There is no 'cosmic law' for me not to give the gun to this child. So what is your point? Would you give this gun to this child? Nothing will keep you from doing so. What is your choice? And why?

        'misused GMO by creating expensive infertile plants, pesticide resistance, suing farmers for the spread of patented genetics into their organic crops etc.'

        Actually, no. Monsanto did exactly the right thing according to the given mechanics in our economy. They followed only what 'we' agreed on in our markets. So why do you think of misuse?
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        Oct 31 2013: Because tis 'market mechanics' is arbitrary as well? What is your 'moral code' against which you decide what is considered 'misuse' of this technology and what would be 'good use'?

        At what exact point spreads this distinction? As you have no 'natural' and 'un-natural' vocabulary, how are you drawing your line? What enables your 'judgment' your 'concerns'? Laws? Well, that would just be another arbitrary thing. Morals? Also highly exchangeable. So what makes you think of misuse at all?

        The problem in science to me is, that it does not come with any morals. That is what makes it so dangerous at times, because it only takes one scientist to do what can be done, to get it done.

        This is what brings us the given and growing variety in biological, chemical and nuclear weapons. This is what brings us land-mines, booby-traps, uranium depleted ammunition, drones, cluster bombs, napalm, orange agent, etc. ...

        This is what will bring us nano swarm killing bots, autonomous killing machines and intelligent biological killer organisms. As they will be done because they can be done.

        Due to the current and mostly worldwide financial crisis, fundamental research gets more and more mangled towards short term marketable results, as otherwise they they get no more funding out of austerity budget cuts. But this 'rushing' environment is exactly what kills fundamental research in its core. This is the environment in which loaded guns get handed over to fife year olds, as there is no more time left for any reflected foresight or any morals. And as long as we don't take our time to really understand what we are doing, genetic engineering remains a highly potential threat to me and Monsanto's researcher are just the tip of an growing iceberg.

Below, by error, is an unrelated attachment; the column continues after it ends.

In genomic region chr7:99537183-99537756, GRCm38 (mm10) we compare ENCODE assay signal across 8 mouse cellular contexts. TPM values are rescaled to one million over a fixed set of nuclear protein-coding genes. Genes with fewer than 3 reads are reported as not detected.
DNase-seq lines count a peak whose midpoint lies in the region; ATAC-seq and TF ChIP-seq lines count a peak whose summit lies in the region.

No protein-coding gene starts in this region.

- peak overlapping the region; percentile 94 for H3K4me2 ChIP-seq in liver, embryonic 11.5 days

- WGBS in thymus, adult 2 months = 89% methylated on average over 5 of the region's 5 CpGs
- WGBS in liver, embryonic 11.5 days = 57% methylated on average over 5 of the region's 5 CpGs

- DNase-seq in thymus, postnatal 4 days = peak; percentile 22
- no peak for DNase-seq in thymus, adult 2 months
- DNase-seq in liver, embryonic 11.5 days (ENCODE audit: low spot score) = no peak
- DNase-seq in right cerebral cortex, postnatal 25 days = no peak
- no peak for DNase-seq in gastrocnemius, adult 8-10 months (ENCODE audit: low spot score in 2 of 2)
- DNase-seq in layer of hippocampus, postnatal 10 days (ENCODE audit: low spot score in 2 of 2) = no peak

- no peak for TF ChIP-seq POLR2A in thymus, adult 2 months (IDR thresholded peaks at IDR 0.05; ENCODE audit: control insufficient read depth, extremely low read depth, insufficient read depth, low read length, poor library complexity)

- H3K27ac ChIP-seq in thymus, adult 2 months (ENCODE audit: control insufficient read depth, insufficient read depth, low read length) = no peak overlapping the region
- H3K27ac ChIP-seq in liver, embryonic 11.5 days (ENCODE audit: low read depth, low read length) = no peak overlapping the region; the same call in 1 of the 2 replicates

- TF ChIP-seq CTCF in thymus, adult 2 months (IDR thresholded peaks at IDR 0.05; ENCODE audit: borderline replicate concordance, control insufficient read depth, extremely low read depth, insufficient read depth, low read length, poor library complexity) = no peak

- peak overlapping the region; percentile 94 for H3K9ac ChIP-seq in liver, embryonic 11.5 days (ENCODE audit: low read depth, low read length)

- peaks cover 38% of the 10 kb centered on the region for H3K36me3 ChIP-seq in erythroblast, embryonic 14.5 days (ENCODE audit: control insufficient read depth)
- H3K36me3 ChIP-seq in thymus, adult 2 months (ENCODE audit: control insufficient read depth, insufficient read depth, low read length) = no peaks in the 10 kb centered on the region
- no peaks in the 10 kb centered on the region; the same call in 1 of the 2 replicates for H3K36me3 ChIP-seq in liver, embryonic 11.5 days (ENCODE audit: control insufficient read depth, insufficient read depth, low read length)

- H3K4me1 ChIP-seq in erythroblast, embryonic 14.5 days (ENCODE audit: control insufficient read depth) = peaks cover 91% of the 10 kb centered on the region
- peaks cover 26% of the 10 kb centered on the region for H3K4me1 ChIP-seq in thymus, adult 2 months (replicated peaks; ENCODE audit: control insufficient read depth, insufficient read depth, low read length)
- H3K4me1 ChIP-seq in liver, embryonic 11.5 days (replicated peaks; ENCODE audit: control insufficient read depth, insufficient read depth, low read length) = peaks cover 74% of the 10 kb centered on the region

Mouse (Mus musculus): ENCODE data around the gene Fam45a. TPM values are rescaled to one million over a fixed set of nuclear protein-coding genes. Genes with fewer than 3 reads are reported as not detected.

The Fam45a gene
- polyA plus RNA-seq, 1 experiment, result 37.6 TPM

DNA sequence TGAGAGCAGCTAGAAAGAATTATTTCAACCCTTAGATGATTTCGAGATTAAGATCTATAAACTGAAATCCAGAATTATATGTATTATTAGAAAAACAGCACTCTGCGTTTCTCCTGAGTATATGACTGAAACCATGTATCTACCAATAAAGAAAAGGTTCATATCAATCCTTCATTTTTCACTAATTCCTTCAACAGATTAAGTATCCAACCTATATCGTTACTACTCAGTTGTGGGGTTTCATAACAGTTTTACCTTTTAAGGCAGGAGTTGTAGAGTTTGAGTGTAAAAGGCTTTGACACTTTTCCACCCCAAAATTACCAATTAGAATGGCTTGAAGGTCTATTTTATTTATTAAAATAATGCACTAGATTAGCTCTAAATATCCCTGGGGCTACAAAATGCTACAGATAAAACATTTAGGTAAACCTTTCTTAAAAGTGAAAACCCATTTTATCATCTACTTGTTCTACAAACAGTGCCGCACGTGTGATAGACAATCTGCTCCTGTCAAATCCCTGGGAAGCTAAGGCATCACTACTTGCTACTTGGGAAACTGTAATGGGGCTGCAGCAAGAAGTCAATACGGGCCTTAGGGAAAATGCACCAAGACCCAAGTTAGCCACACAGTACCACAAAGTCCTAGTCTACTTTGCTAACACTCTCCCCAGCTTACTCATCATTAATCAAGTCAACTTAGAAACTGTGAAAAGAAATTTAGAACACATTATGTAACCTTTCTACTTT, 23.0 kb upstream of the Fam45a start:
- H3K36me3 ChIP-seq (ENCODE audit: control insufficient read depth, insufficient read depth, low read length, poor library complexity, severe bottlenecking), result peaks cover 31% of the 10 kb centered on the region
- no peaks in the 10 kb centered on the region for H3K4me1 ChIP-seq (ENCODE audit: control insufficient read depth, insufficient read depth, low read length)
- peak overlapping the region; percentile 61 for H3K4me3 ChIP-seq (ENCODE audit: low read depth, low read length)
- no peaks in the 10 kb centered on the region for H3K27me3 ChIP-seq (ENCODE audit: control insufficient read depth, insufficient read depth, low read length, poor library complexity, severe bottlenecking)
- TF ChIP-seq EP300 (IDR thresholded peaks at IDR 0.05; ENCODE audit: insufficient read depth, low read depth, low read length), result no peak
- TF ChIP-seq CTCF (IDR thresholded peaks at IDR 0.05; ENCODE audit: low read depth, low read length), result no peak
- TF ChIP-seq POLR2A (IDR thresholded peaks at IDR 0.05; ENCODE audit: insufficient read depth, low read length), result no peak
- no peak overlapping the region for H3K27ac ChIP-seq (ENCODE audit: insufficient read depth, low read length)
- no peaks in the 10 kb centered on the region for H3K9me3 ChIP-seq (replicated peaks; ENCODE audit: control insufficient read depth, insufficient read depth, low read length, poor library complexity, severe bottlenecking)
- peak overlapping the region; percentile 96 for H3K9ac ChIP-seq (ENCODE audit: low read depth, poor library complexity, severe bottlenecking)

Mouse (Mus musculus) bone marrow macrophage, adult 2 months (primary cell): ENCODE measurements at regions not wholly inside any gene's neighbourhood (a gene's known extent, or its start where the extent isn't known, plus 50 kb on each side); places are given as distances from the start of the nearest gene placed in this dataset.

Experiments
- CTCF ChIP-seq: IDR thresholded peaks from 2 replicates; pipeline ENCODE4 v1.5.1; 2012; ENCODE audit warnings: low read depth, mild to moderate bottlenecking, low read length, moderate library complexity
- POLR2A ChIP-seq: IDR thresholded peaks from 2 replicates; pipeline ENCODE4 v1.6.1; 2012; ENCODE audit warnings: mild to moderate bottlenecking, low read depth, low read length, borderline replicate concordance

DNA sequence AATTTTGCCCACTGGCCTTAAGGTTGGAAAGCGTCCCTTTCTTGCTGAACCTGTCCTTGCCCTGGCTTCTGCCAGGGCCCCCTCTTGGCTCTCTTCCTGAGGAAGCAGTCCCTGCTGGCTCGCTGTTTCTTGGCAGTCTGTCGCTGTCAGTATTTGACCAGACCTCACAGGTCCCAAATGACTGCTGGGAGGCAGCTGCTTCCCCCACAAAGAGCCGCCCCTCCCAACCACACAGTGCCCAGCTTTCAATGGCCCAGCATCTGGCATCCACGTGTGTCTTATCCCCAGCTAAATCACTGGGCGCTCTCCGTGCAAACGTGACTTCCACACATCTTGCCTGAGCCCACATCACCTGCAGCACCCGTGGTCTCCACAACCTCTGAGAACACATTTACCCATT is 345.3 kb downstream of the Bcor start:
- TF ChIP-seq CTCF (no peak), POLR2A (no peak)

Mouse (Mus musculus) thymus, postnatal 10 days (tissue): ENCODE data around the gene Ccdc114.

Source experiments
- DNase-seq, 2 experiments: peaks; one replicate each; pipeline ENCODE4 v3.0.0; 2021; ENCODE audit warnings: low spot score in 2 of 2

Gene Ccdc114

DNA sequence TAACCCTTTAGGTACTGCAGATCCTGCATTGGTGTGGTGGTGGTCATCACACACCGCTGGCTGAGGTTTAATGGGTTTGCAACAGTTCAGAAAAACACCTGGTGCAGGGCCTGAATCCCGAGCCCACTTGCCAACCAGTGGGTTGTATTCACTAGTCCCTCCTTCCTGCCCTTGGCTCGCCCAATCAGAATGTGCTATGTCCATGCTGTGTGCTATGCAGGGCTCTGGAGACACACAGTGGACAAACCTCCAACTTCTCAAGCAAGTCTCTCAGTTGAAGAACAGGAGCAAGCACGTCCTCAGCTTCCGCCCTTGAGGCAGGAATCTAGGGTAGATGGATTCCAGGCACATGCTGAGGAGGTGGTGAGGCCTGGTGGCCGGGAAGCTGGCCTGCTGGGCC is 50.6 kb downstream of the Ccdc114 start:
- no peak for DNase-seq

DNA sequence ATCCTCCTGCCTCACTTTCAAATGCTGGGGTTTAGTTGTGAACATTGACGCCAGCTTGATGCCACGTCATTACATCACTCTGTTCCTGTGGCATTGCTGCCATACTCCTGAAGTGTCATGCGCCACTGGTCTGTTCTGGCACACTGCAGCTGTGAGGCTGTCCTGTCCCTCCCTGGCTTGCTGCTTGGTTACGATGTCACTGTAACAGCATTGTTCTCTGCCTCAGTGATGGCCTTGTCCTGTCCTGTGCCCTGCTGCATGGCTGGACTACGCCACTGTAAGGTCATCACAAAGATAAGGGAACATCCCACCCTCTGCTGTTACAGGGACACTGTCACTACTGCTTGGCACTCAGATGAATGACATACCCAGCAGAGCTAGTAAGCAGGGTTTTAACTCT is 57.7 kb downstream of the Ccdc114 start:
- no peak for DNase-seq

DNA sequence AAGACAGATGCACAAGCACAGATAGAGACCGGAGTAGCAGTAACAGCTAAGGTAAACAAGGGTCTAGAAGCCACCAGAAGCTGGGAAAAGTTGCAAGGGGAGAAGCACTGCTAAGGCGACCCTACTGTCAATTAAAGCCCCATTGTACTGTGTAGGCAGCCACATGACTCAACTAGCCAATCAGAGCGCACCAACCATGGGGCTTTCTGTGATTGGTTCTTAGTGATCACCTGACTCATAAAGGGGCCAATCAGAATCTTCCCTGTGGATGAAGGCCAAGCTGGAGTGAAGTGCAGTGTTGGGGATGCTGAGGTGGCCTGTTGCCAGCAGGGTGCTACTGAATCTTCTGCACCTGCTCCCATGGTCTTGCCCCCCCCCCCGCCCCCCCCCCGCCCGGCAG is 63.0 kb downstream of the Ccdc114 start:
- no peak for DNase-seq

On this the 'I told you so' phrase is not going to come with its usual inner triumph, as it is no fun to clean the room and to remove the corpses of little ones.
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        Oct 31 2013: 'Its a shame that these actions have set people like you against GMO because it can be used for great things, like curing blindness in developing countries by supplying free, fertile vitamin A enhanced rice.'

        What is this for an argument?

        Why don't we just give free carrots, corn salad, fennel, mangos, spinach, red pepper, eggs, tuna, soft cheese and pork? All of this is naturally rich in vitamin A and already available on this planet without any use of genetic engineering. And we already know that variety in diets is the most healthy thing we can provide against malnutrition.

        And just because we don't give this for free you are accepting blindness in developing countries?

        Even our supermarkets are full with vitamin enriched nutritional supplements, they come in all shapes, colors and sizes and although many of those are questionably in their use, it would still be better than doing nothing to give them for free if the other things are to complicated or whatever to get there.

        Maybe it would also be a good idea to enable developing countries to grow the variety of food they need to properly feed their people.